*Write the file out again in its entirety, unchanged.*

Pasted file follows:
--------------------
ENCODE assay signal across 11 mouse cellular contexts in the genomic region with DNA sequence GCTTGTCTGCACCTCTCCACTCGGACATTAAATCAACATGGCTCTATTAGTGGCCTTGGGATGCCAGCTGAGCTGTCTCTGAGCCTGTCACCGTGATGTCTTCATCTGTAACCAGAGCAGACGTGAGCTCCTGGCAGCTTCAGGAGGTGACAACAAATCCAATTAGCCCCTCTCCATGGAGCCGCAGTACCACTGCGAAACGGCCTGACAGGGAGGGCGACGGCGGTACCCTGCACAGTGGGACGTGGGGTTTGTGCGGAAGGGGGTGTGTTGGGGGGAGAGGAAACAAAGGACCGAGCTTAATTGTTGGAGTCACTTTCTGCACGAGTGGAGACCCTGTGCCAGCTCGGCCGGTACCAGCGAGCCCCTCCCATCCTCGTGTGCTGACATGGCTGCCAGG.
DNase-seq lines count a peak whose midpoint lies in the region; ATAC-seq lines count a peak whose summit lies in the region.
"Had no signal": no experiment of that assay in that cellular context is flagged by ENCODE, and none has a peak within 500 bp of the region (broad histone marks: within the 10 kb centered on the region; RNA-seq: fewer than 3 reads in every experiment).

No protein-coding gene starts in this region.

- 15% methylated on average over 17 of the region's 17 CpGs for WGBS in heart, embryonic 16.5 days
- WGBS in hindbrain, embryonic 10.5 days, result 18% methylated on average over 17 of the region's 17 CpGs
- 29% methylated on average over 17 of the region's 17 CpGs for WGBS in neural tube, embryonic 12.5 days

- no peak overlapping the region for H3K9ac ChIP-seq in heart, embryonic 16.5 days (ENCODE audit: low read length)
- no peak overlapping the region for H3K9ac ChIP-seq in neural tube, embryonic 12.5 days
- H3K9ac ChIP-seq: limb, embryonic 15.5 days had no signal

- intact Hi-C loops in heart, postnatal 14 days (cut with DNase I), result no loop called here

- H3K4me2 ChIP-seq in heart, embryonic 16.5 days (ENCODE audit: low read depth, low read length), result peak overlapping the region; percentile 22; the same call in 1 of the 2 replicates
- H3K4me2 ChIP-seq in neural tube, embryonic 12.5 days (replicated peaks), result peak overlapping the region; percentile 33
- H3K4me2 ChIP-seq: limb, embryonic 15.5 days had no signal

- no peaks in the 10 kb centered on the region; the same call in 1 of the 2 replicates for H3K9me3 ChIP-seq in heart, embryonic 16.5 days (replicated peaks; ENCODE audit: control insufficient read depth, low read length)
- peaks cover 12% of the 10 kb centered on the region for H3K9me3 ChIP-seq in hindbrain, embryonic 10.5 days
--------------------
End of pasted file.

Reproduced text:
ENCODE assay signal across 11 mouse cellular contexts in the genomic region with DNA sequence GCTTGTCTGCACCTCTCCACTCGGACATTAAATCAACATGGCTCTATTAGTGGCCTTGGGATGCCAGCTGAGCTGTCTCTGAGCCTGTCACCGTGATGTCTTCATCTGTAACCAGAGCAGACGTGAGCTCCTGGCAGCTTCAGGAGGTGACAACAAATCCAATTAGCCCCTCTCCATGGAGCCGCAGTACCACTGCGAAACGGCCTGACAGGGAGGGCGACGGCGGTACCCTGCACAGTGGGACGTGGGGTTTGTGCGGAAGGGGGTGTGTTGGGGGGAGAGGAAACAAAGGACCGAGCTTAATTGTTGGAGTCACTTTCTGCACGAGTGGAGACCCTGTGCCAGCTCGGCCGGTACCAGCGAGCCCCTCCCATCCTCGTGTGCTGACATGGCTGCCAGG.
DNase-seq lines count a peak whose midpoint lies in the region; ATAC-seq lines count a peak whose summit lies in the region.
"Had no signal": no experiment of that assay in that cellular context is flagged by ENCODE, and none has a peak within 500 bp of the region (broad histone marks: within the 10 kb centered on the region; RNA-seq: fewer than 3 reads in every experiment).

No protein-coding gene starts in this region.

- 15% methylated on average over 17 of the region's 17 CpGs for WGBS in heart, embryonic 16.5 days
- WGBS in hindbrain, embryonic 10.5 days, result 18% methylated on average over 17 of the region's 17 CpGs
- 29% methylated on average over 17 of the region's 17 CpGs for WGBS in neural tube, embryonic 12.5 days

- no peak overlapping the region for H3K9ac ChIP-seq in heart, embryonic 16.5 days (ENCODE audit: low read length)
- no peak overlapping the region for H3K9ac ChIP-seq in neural tube, embryonic 12.5 days
- H3K9ac ChIP-seq: limb, embryonic 15.5 days had no signal

- intact Hi-C loops in heart, postnatal 14 days (cut with DNase I), result no loop called here

- H3K4me2 ChIP-seq in heart, embryonic 16.5 days (ENCODE audit: low read depth, low read length), result peak overlapping the region; percentile 22; the same call in 1 of the 2 replicates
- H3K4me2 ChIP-seq in neural tube, embryonic 12.5 days (replicated peaks), result peak overlapping the region; percentile 33
- H3K4me2 ChIP-seq: limb, embryonic 15.5 days had no signal

- no peaks in the 10 kb centered on the region; the same call in 1 of the 2 replicates for H3K9me3 ChIP-seq in heart, embryonic 16.5 days (replicated peaks; ENCODE audit: control insufficient read depth, low read length)
- peaks cover 12% of the 10 kb centered on the region for H3K9me3 ChIP-seq in hindbrain, embryonic 10.5 days